Here's my one cent summary of what that book says,
Hardwired in humans are a set of basic needs that need to be fulfilled in order to be happy. These needs include - to be loved, a sense of belonging, family bonds, a sense of human dignity, and to feel valued and respected as an individual.
Any technology man has created, causes effects to humans that are precisely the opposite of what humans are hardwired to need in order to be happy.
Since this is the case, mankind must be thoroughly and completed immersed in propaganda. The purpose of this total propaganda is to ensure the havoc wreaked on human happiness by technology is never made fully conscious to the individual.
Ellul spends many pages defining propaganda which I won't try to do here. I only mention that because I'm grossly over-simplifying his writings.
There may be some overlap in what Ellul was saying and the fall of man told in the story of Adam and Eve. Eating from the tree of knowledge might be one way to look at technological development.
I should of said that was my 1% summary of Ellul's book since I probably got one percent of it right, anyway here's what Robert Kirsch from the Los Angeles Times says about the book "Propaganda: The Formation of Men's Attitudes" -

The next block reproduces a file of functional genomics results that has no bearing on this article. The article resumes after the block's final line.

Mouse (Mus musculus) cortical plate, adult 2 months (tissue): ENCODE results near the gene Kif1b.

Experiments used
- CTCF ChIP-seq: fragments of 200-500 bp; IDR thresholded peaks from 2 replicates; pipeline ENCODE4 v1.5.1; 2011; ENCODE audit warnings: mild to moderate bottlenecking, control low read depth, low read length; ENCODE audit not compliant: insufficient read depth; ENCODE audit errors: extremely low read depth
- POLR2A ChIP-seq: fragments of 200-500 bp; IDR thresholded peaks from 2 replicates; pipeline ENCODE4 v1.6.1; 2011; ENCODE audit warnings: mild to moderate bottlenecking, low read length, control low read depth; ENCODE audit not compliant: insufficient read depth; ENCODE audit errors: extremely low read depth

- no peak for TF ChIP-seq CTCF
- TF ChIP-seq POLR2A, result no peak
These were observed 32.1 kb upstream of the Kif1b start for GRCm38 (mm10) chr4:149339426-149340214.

"...a far more frightening work than any of the nightmare novels of George Orwell. With the logic which is the great instrument of French thought, Ellul explores and attempts to prove the thesis that propaganda, whether its ends are demonstrably good or bad, is not only destructive of democracy, it is perhaps the most serious threat to humanity operating in the modern world."
It's not all, that depressing...Jacques Ellul was a deep and pretty unique thinker. He has some fascinating insights about a variety of things. He was very gentle, thoughtful, and Christian in the best sense of the word. If you have a ton of free time and any interest there are a set of lectures about Jacques Ellul from a Kansas State University Political Philosophy class on YouTube.
As much as I like to explore different ideas I think its best to not accept any one persons view and one would be well served by reading Ellul with a skeptic's eye. An uncritical reading of his writings, one could argue, influenced Ted Kaczynski aka the Unabomber. Ted was attracted to Ellul's book "The Technological Society". I haven't read that book but it is discussed in detail in the KSU lectures linked to above. The professor who created those videos has posted lectures on a diverse set topics that are interesting, and at times somewhat challenging to the status quo - thank goodness for public universities. If you like philosophical historical political types of thought..and have a lot of free time to spend on the interwebs this is a good channel to look around in.
The more I think about it...
Maybe a better idea, than doing a lot of research to see if we live in a technocratic dystopia, would be just to love each other and be happy you are alive on this earth.